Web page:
Tips and pointers to prepare for the first year of post-secondary
The high school year is not quite done, and no doubt soon-to-be graduates are thinking more about their prom and graduation parties than they are their pending arrival in the post-secondary world.
But school choices are now in, and once summer vacation hits it will be time to start thinking about and preparing for their first year after high school.
“Post-secondary school is not like high school, and the workload, expectations and independence can catch some students off guard,” says Heather Cummings, Executive Director, Student Success, Fanshawe College. “Dedicating a little bit of time over the summer to get ready and familiarize yourself with your new school can make a huge difference once classes start after Labour Day.”
Fanshawe offers the following five tips to help recent graduates get ready for their first year:
1. Be social. Today’s youth are already active on social media. It is their top source of information. Seek out where your school is on Twitter, Facebook, Instagram, and perhaps even Snapchat, and follow them. They will be providing key information about upcoming events and resources available for incoming students. If you come across any online groups, join in the conversation. You may make some new friends before the school year even begins.
2. Get to know the school and surrounding neighbourhood. Many schools offer times in the summer when you can visit and tour the campus, check out the facilities and amenities, check out the area around the campus, pick up your student card, engage with various student organizations and clubs, complete any post-admission requirements and meet other students who will be starting with you — and facing many of the same apprehensions and challenges.
3. Find a place to live. Maybe you have applied for residence and hope to live on campus. But space is limited and these spots are often not guaranteed. It won’t hurt to browse some of the off-campus housing available. It is also wise to review your rights and responsibilities as a tenant, especially if this will be your first time living away from your parents’ home.
4. Start a list. There are a lot of items you’ll want to have at school with you — from academic requirements to personal items. Start a list of those things you want to take, and post it on your bulletin board or the refrigerator so that you can easily update it if something new comes to mind. Build this list throughout the summer so that when it’s time to pack you will already know everything you are going to need.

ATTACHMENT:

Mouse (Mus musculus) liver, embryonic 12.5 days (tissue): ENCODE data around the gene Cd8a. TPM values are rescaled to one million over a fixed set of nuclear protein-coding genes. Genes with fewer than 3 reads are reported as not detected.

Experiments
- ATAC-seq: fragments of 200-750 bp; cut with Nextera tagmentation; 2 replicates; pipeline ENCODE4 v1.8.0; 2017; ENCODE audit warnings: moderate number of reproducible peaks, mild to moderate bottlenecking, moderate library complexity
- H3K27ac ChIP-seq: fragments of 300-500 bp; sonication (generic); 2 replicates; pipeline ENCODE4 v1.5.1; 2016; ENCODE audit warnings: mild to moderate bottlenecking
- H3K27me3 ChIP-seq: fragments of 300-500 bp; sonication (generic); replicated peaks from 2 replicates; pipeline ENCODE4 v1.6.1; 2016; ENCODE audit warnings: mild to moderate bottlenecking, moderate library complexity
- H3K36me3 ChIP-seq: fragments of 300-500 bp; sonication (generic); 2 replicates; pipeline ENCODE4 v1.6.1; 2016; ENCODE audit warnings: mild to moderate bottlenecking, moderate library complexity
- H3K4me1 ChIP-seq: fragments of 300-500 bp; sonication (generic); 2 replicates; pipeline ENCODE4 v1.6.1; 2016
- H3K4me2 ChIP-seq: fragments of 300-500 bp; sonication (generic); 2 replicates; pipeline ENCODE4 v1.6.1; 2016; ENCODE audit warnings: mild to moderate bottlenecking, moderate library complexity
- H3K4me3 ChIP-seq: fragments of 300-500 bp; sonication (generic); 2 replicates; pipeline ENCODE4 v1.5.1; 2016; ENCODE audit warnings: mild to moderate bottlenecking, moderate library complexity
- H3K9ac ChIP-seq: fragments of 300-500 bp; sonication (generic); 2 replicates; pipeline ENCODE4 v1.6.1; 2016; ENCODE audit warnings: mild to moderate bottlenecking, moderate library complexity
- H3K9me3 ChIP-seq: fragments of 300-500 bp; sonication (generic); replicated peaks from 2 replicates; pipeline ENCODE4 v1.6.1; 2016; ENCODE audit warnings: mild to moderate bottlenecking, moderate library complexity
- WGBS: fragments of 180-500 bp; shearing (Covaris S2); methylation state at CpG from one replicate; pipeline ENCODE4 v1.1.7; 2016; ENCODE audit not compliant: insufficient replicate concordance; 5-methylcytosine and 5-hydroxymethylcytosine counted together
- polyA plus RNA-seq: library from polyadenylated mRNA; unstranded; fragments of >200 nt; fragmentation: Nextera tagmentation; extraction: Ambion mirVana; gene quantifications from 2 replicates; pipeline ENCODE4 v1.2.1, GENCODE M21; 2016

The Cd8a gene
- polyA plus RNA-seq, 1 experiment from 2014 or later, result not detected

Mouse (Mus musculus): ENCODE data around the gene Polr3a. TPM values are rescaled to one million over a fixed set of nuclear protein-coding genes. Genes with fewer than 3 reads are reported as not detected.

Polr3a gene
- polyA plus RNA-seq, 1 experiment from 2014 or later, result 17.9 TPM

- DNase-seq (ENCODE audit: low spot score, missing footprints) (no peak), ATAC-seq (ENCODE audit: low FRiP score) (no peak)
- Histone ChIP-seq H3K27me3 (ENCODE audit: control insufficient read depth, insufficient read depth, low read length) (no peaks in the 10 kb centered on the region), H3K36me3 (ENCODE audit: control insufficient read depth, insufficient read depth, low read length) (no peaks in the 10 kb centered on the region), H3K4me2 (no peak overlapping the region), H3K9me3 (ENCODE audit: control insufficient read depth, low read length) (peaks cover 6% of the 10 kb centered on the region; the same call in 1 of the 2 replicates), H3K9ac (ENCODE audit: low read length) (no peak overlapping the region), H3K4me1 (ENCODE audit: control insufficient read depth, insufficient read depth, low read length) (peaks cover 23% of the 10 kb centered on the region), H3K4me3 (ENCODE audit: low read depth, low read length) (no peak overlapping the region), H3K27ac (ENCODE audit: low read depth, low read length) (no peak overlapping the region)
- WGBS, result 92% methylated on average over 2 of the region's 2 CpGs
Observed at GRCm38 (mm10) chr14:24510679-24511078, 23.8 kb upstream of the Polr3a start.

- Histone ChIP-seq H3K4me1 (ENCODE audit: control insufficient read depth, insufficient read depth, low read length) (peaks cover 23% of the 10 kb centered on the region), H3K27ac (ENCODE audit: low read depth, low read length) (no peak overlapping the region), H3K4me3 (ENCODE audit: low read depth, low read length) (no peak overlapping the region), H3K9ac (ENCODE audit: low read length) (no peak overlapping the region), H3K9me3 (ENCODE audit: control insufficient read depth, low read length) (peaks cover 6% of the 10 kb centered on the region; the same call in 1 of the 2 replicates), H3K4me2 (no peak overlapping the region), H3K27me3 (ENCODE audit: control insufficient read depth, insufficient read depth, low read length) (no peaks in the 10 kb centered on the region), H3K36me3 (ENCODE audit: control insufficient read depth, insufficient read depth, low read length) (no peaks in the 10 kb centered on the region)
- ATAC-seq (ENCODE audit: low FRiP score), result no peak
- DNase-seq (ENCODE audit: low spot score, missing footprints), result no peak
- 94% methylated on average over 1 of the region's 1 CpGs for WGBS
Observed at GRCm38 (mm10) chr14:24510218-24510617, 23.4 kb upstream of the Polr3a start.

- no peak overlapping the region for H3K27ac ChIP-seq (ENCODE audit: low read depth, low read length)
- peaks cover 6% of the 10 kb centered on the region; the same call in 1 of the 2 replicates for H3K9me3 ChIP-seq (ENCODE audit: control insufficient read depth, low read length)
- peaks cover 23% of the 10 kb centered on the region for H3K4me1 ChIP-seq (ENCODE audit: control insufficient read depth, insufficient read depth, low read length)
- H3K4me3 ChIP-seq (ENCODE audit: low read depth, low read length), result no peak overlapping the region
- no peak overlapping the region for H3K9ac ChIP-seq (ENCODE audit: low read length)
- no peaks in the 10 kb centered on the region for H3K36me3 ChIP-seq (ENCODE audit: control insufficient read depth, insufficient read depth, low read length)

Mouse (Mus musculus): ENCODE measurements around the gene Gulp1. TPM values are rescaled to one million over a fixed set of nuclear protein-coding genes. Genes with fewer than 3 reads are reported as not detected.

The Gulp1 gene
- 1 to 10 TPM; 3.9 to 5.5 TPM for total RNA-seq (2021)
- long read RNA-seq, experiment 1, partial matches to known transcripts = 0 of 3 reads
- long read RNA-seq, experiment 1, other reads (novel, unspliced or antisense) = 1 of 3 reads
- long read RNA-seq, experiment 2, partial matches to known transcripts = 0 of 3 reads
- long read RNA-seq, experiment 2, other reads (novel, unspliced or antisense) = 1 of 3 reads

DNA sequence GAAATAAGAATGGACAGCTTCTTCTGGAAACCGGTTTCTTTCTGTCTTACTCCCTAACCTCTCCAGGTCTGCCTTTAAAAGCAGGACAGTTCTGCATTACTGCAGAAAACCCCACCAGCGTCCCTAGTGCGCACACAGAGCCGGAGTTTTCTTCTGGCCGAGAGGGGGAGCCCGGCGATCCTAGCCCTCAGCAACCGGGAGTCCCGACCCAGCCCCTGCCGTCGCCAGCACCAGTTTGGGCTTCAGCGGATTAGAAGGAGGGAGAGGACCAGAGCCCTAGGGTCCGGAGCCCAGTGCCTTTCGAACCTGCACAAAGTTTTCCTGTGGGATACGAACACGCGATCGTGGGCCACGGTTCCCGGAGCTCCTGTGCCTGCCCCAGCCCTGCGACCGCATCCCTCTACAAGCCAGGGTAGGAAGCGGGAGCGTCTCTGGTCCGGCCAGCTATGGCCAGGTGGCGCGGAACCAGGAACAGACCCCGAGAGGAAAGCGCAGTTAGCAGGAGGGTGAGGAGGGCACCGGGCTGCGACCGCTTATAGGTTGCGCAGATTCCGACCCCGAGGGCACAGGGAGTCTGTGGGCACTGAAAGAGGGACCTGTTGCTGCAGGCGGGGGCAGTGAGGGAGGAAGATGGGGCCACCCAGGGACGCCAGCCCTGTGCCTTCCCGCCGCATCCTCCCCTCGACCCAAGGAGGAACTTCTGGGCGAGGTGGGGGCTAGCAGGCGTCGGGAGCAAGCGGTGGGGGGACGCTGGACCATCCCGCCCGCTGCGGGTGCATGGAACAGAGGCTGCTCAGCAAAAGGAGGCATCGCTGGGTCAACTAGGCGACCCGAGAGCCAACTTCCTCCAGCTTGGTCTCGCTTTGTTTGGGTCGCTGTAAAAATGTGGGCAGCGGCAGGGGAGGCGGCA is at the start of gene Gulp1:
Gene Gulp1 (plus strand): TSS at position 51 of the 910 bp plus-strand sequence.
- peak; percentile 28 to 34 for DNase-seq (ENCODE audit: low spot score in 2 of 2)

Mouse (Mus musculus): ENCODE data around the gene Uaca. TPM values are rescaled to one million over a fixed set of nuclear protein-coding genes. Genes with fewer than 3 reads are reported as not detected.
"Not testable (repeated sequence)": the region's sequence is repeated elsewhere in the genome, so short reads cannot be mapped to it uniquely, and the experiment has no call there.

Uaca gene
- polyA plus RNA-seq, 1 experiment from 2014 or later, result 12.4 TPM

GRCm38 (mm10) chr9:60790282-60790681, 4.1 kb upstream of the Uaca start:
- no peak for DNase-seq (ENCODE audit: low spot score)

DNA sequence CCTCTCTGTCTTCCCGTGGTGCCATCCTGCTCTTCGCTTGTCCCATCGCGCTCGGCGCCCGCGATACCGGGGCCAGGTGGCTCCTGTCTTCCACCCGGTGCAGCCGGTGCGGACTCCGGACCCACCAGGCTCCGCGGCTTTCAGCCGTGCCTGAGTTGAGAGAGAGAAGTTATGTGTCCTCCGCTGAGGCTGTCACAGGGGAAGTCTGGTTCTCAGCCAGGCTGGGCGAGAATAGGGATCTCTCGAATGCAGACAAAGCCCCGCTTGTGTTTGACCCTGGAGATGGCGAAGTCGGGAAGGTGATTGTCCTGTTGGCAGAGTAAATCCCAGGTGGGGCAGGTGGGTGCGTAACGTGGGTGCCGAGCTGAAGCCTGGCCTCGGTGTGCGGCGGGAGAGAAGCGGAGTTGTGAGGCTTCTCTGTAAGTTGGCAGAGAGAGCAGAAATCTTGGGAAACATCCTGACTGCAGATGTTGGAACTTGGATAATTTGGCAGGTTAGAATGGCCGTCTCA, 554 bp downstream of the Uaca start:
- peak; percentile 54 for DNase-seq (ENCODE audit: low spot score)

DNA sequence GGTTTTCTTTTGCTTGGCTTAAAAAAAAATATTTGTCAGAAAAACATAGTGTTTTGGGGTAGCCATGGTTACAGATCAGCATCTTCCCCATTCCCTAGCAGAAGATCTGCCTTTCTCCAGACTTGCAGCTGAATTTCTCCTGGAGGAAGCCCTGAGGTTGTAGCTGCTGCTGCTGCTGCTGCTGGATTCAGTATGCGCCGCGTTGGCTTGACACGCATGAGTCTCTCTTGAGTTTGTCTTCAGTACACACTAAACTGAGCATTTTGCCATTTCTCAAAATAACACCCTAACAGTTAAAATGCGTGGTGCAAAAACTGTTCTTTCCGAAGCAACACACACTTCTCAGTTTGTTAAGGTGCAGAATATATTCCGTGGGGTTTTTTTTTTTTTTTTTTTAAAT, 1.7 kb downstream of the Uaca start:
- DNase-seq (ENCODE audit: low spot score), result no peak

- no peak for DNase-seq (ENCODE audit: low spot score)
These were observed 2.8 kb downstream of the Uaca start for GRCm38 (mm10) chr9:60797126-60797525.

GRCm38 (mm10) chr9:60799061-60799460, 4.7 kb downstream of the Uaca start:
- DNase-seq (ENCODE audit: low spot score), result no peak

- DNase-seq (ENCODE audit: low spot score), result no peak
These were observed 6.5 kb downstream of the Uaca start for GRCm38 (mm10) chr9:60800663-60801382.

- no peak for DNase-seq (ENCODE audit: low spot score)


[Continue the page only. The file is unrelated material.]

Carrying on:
5. Save. There are costs associated with post-secondary school that you didn’t have to worry about in high school. Besides tuition, you will have to buy your books and any supplies specific to your program. There is rent to pay and food to buy. And that says nothing for the incidentals — after all, you will also want to maintain some sort of social life to balance with your studies. Make a budget and start saving. You can also seek out some financial help. Many students don’t realize how many bursaries, grants and scholarships are there, waiting to be tapped. A quick Google search will uncover several opportunities for financial help. It is never too late to apply. There are also many financial management seminars available at colleges and universities over the summer that offer the support of campus experts.
“Starting post-secondary school is a big transition,” says Cummings. “But it will always be a benefit to be prepared.”
About Fanshawe College:
Fanshawe is one of Ontario’s largest colleges, with campuses in London, Simcoe, St. Thomas and Woodstock serving close to half a million people with a promise to educate, engage, empower and excite. For 50 years, Fanshawe has been helping people to unlock their potential and achieve success. The College attracts students from 70 countries every year and opens up a world of possibilities through more than 200 degree, diploma and certificate programs, along with apprenticeship training. Fanshawe celebrates its 50thanniversary in 2017, an exciting opportunity to reflect on how much the College has grown since 1967 and how it will continue to have a meaningful impact on future students.
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